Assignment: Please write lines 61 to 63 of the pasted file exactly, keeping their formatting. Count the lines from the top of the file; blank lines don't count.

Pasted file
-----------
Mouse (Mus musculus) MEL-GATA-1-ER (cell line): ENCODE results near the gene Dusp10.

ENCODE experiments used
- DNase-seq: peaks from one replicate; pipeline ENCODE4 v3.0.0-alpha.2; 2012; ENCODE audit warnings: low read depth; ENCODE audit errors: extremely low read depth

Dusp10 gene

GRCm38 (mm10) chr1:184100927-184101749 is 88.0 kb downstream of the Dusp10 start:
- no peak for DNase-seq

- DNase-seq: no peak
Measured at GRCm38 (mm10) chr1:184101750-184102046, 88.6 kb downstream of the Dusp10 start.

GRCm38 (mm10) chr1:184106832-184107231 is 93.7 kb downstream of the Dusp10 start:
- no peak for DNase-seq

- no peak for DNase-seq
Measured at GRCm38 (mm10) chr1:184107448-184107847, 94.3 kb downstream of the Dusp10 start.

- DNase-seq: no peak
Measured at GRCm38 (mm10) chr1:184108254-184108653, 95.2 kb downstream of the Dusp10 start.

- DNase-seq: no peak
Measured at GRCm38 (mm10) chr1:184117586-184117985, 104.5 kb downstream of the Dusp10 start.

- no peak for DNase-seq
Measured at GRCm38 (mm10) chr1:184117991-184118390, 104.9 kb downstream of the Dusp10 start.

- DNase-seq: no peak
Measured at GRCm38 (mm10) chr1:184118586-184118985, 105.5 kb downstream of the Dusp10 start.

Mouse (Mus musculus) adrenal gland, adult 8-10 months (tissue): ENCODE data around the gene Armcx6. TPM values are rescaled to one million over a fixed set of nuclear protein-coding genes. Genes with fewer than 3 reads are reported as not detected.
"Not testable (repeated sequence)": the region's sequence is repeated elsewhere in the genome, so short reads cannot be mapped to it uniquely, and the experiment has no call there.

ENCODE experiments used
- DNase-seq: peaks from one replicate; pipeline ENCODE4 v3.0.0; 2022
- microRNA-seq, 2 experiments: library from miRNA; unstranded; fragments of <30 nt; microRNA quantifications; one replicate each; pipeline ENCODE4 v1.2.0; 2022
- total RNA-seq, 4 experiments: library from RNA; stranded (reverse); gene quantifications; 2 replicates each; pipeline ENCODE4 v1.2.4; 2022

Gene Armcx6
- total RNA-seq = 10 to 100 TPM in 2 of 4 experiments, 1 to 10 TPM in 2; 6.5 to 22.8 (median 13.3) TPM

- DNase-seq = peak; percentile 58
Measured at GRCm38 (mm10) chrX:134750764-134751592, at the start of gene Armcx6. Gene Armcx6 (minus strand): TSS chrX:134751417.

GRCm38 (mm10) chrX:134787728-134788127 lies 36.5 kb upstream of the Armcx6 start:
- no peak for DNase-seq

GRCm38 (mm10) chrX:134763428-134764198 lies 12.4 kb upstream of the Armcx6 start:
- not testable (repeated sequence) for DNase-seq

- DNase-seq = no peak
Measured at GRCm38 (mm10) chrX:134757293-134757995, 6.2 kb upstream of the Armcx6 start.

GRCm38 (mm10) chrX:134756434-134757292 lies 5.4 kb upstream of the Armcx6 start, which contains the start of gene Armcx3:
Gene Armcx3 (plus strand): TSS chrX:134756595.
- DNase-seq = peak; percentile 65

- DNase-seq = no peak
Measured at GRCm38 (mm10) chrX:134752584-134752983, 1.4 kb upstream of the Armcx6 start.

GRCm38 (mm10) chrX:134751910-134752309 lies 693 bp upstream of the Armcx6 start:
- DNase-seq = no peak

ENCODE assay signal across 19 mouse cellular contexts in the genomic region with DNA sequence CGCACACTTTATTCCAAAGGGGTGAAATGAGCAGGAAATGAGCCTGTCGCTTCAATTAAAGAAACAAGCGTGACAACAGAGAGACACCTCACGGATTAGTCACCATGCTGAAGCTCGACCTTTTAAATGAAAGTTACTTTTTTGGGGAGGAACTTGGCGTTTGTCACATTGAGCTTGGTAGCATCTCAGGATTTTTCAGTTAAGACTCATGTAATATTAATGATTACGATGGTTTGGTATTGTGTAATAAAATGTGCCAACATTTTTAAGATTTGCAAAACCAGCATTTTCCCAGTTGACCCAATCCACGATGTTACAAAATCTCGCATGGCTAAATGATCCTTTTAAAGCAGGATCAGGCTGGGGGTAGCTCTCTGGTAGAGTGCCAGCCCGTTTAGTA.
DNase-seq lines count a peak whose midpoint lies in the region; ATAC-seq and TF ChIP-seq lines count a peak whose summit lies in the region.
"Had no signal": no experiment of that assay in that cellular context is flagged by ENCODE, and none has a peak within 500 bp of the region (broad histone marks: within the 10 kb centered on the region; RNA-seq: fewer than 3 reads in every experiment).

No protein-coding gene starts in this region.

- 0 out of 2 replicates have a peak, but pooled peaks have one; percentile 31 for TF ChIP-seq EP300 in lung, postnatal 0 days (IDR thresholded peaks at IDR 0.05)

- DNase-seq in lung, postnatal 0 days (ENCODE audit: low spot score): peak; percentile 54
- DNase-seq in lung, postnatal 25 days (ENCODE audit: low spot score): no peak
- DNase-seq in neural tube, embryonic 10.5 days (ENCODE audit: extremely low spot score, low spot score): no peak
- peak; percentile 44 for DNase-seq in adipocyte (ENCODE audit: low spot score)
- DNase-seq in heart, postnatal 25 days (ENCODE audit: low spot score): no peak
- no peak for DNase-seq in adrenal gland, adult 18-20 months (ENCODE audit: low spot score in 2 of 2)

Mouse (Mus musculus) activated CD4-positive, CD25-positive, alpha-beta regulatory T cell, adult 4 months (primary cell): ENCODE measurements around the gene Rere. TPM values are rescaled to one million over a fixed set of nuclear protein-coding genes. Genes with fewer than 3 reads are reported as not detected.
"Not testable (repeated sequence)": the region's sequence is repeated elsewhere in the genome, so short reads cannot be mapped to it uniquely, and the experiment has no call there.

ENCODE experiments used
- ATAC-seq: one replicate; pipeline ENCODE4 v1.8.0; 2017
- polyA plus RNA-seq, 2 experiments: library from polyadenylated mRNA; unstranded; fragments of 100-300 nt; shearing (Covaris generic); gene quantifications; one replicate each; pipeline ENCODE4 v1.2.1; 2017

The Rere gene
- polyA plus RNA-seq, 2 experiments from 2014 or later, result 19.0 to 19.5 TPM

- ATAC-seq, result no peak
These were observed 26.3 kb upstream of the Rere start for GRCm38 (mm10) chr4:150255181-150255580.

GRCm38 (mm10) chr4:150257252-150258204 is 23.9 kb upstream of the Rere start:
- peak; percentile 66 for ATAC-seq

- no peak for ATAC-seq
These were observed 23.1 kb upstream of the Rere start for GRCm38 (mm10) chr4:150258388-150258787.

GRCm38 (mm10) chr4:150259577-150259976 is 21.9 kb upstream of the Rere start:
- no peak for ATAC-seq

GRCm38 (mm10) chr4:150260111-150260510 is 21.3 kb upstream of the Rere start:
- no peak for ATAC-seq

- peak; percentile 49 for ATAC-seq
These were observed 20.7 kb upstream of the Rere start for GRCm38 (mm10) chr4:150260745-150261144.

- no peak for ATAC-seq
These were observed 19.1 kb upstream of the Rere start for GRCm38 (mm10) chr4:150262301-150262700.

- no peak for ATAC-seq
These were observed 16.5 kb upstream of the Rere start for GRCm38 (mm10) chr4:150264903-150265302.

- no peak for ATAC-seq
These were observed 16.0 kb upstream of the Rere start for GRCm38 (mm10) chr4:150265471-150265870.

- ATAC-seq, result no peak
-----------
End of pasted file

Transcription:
- polyA plus RNA-seq, 2 experiments from 2014 or later, result 19.0 to 19.5 TPM

- ATAC-seq, result no peak
These were observed 26.3 kb upstream of the Rere start for GRCm38 (mm10) chr4:150255181-150255580.